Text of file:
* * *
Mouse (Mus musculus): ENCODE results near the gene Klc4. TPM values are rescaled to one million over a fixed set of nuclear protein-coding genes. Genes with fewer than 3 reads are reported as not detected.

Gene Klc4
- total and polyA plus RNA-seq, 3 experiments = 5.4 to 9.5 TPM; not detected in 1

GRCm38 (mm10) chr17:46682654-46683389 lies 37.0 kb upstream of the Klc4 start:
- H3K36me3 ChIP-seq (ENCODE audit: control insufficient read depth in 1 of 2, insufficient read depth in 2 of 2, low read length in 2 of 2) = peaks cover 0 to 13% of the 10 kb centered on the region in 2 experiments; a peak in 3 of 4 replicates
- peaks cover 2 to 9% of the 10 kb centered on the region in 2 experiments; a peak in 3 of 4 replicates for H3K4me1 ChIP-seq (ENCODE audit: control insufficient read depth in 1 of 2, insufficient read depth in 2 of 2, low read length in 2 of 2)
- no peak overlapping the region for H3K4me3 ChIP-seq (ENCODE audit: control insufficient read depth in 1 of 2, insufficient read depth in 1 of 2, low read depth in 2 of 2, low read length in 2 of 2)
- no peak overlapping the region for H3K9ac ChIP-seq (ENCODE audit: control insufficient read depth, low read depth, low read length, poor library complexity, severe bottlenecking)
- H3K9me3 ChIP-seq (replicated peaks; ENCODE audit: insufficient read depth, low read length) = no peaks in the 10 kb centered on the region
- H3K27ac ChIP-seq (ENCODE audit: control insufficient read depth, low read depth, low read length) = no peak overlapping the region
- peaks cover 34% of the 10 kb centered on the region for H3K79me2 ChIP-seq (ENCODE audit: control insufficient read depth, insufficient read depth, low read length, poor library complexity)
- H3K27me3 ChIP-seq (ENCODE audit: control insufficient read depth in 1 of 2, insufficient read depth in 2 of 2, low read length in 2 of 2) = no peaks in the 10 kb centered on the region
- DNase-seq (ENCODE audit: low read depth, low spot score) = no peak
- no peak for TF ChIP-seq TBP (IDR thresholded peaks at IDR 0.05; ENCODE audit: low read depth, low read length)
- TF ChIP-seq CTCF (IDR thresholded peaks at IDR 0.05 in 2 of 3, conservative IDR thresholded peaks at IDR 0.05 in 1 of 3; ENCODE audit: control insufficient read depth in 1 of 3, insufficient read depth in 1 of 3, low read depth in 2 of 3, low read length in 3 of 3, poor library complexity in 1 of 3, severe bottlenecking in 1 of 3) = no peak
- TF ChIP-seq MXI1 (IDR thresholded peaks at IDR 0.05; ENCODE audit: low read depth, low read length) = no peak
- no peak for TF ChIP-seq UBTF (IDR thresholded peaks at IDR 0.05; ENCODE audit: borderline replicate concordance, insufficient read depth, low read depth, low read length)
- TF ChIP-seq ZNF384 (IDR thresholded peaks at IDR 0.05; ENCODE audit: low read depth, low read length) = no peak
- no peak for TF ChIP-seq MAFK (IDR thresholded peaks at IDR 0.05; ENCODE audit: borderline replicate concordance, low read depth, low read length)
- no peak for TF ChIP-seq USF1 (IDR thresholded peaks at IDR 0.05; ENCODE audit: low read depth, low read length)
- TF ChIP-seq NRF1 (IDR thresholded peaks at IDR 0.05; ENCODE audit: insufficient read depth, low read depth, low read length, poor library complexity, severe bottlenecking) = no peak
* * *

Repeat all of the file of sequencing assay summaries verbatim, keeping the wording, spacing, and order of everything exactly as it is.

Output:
Mouse (Mus musculus): ENCODE results near the gene Klc4. TPM values are rescaled to one million over a fixed set of nuclear protein-coding genes. Genes with fewer than 3 reads are reported as not detected.

Gene Klc4
- total and polyA plus RNA-seq, 3 experiments = 5.4 to 9.5 TPM; not detected in 1

GRCm38 (mm10) chr17:46682654-46683389 lies 37.0 kb upstream of the Klc4 start:
- H3K36me3 ChIP-seq (ENCODE audit: control insufficient read depth in 1 of 2, insufficient read depth in 2 of 2, low read length in 2 of 2) = peaks cover 0 to 13% of the 10 kb centered on the region in 2 experiments; a peak in 3 of 4 replicates
- peaks cover 2 to 9% of the 10 kb centered on the region in 2 experiments; a peak in 3 of 4 replicates for H3K4me1 ChIP-seq (ENCODE audit: control insufficient read depth in 1 of 2, insufficient read depth in 2 of 2, low read length in 2 of 2)
- no peak overlapping the region for H3K4me3 ChIP-seq (ENCODE audit: control insufficient read depth in 1 of 2, insufficient read depth in 1 of 2, low read depth in 2 of 2, low read length in 2 of 2)
- no peak overlapping the region for H3K9ac ChIP-seq (ENCODE audit: control insufficient read depth, low read depth, low read length, poor library complexity, severe bottlenecking)
- H3K9me3 ChIP-seq (replicated peaks; ENCODE audit: insufficient read depth, low read length) = no peaks in the 10 kb centered on the region
- H3K27ac ChIP-seq (ENCODE audit: control insufficient read depth, low read depth, low read length) = no peak overlapping the region
- peaks cover 34% of the 10 kb centered on the region for H3K79me2 ChIP-seq (ENCODE audit: control insufficient read depth, insufficient read depth, low read length, poor library complexity)
- H3K27me3 ChIP-seq (ENCODE audit: control insufficient read depth in 1 of 2, insufficient read depth in 2 of 2, low read length in 2 of 2) = no peaks in the 10 kb centered on the region
- DNase-seq (ENCODE audit: low read depth, low spot score) = no peak
- no peak for TF ChIP-seq TBP (IDR thresholded peaks at IDR 0.05; ENCODE audit: low read depth, low read length)
- TF ChIP-seq CTCF (IDR thresholded peaks at IDR 0.05 in 2 of 3, conservative IDR thresholded peaks at IDR 0.05 in 1 of 3; ENCODE audit: control insufficient read depth in 1 of 3, insufficient read depth in 1 of 3, low read depth in 2 of 3, low read length in 3 of 3, poor library complexity in 1 of 3, severe bottlenecking in 1 of 3) = no peak
- TF ChIP-seq MXI1 (IDR thresholded peaks at IDR 0.05; ENCODE audit: low read depth, low read length) = no peak
- no peak for TF ChIP-seq UBTF (IDR thresholded peaks at IDR 0.05; ENCODE audit: borderline replicate concordance, insufficient read depth, low read depth, low read length)
- TF ChIP-seq ZNF384 (IDR thresholded peaks at IDR 0.05; ENCODE audit: low read depth, low read length) = no peak
- no peak for TF ChIP-seq MAFK (IDR thresholded peaks at IDR 0.05; ENCODE audit: borderline replicate concordance, low read depth, low read length)
- no peak for TF ChIP-seq USF1 (IDR thresholded peaks at IDR 0.05; ENCODE audit: low read depth, low read length)
- TF ChIP-seq NRF1 (IDR thresholded peaks at IDR 0.05; ENCODE audit: insufficient read depth, low read depth, low read length, poor library complexity, severe bottlenecking) = no peak